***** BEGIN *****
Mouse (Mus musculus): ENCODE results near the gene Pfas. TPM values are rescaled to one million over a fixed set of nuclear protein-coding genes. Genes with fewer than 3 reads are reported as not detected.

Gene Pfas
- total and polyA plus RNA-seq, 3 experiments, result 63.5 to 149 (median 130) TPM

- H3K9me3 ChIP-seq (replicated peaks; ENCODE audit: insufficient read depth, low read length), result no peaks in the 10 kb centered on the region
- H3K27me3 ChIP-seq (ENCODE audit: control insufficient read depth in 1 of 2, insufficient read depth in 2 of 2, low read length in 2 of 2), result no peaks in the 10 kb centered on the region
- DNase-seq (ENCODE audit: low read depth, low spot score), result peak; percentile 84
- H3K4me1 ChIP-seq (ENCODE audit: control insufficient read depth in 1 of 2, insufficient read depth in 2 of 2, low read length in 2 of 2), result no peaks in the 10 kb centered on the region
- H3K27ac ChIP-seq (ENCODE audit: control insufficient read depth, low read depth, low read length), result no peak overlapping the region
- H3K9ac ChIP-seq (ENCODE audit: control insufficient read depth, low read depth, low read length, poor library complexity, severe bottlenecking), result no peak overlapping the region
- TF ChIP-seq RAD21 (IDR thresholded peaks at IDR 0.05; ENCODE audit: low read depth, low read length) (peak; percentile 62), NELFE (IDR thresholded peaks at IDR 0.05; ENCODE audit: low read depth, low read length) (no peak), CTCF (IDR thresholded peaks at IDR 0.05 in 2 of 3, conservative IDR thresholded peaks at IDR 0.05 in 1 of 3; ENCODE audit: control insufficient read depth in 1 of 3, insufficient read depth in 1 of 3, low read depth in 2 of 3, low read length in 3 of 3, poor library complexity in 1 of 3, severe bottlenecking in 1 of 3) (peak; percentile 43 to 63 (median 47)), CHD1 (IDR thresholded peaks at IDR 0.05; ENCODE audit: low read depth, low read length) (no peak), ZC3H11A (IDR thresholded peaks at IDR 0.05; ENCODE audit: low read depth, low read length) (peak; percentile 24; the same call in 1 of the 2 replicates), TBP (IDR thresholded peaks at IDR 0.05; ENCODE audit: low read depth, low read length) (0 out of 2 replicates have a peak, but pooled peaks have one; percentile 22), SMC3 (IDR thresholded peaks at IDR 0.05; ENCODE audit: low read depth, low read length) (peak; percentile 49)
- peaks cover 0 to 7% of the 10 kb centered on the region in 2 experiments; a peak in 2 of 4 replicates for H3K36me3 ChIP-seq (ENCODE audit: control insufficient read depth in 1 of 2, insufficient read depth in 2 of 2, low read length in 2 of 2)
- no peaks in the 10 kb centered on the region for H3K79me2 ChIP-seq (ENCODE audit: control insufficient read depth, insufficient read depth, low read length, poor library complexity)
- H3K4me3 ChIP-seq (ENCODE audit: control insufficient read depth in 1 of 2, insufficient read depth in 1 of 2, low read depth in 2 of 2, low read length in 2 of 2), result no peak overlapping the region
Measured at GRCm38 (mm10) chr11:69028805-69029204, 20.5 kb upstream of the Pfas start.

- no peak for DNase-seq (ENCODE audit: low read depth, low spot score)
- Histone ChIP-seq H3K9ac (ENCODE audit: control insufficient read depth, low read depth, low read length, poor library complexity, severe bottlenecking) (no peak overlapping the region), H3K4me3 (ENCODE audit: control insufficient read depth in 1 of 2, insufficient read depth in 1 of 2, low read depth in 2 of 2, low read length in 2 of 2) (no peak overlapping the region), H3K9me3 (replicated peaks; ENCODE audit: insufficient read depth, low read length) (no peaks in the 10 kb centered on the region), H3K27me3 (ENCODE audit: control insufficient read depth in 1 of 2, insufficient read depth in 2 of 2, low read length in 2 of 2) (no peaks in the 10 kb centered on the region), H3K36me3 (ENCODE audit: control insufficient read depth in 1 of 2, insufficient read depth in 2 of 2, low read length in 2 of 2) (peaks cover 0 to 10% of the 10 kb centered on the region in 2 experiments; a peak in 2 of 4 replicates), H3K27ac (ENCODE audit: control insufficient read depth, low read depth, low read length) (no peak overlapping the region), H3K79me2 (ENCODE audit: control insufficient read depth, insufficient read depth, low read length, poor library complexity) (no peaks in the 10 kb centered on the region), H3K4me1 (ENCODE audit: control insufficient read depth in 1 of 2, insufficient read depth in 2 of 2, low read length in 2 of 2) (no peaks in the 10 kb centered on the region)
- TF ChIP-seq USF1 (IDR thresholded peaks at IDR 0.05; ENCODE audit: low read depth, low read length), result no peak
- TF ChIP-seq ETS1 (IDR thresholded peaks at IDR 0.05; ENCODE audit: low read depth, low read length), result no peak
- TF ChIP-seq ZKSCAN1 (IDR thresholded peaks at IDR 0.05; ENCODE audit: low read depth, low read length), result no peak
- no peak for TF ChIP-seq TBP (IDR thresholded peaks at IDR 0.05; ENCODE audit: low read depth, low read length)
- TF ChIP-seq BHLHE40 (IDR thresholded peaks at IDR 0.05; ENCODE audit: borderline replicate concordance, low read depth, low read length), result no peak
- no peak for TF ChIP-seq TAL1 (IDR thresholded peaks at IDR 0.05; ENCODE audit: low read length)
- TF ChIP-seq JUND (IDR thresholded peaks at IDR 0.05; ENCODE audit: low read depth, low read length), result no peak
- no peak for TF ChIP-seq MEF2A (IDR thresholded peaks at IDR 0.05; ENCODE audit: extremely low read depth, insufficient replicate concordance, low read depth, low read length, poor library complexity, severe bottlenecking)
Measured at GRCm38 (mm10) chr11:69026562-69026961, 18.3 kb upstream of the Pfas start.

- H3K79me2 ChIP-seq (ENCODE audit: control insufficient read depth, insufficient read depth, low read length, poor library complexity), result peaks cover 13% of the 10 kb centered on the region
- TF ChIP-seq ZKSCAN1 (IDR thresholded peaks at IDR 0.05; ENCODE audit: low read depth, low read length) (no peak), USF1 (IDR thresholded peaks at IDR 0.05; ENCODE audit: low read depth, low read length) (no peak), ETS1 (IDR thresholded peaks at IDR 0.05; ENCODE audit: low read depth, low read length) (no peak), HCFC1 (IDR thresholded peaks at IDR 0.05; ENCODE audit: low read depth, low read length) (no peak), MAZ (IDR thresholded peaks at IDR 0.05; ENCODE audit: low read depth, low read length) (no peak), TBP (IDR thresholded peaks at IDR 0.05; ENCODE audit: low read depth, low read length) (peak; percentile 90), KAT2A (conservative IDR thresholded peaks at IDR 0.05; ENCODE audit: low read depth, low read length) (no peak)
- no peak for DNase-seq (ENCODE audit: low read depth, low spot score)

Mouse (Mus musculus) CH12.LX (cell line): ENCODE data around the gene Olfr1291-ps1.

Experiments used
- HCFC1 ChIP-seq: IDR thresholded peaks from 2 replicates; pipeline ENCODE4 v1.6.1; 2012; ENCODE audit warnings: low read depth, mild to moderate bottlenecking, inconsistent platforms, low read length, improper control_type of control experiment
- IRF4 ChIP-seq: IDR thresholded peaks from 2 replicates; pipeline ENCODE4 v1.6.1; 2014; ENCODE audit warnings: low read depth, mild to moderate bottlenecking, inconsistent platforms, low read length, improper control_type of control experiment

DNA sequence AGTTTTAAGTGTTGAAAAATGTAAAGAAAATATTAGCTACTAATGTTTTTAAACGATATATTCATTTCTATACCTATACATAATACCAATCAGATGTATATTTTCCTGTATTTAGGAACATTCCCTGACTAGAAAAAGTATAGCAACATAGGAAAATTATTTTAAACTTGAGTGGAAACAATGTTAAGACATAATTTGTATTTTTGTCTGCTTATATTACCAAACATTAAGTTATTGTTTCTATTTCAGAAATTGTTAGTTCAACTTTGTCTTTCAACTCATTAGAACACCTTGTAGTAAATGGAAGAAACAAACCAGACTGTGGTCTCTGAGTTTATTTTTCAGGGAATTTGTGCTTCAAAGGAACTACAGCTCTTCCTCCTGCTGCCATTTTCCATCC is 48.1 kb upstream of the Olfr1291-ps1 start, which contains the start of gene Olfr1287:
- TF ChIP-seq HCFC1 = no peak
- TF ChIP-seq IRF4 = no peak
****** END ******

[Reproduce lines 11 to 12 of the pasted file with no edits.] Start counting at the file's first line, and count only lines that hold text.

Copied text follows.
- peaks cover 0 to 7% of the 10 kb centered on the region in 2 experiments; a peak in 2 of 4 replicates for H3K36me3 ChIP-seq (ENCODE audit: control insufficient read depth in 1 of 2, insufficient read depth in 2 of 2, low read length in 2 of 2)
- no peaks in the 10 kb centered on the region for H3K79me2 ChIP-seq (ENCODE audit: control insufficient read depth, insufficient read depth, low read length, poor library complexity)